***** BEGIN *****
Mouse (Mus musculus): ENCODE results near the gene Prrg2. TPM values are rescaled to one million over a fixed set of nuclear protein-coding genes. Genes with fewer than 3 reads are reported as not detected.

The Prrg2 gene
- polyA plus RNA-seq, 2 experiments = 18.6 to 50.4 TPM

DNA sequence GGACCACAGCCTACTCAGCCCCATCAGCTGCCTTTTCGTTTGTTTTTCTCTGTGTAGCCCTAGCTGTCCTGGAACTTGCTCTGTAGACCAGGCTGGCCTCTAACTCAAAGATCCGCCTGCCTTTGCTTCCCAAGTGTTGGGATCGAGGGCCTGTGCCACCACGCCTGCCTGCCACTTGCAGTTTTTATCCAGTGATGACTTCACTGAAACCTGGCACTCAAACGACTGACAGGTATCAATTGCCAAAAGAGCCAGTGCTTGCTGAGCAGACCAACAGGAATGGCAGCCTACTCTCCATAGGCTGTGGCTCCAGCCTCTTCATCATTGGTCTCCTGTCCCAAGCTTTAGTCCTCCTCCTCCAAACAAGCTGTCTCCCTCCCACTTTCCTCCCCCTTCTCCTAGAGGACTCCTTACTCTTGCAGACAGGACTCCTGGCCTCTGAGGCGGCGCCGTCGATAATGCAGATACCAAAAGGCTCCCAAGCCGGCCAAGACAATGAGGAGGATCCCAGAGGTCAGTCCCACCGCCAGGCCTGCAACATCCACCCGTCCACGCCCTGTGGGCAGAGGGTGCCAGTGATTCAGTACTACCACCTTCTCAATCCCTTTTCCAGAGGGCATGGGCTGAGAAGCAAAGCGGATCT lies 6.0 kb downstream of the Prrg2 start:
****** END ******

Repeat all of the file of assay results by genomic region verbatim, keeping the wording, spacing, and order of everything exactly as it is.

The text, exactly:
Mouse (Mus musculus): ENCODE results near the gene Prrg2. TPM values are rescaled to one million over a fixed set of nuclear protein-coding genes. Genes with fewer than 3 reads are reported as not detected.

The Prrg2 gene
- polyA plus RNA-seq, 2 experiments = 18.6 to 50.4 TPM

DNA sequence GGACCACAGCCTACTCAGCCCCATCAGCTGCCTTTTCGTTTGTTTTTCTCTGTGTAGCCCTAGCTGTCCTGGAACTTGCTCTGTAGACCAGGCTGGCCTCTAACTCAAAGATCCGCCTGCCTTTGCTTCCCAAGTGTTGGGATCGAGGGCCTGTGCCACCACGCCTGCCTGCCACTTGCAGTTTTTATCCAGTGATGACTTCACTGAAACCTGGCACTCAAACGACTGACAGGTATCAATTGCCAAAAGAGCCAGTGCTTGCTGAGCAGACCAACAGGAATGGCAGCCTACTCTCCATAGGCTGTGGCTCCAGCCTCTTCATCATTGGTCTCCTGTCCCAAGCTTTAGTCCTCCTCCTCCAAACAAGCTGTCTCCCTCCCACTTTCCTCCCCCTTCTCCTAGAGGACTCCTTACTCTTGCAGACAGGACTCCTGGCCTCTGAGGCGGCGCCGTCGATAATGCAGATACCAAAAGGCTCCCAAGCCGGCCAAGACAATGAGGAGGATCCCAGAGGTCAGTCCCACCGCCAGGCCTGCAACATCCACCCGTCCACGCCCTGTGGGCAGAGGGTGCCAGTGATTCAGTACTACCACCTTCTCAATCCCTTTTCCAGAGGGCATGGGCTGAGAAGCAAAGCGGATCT lies 6.0 kb downstream of the Prrg2 start: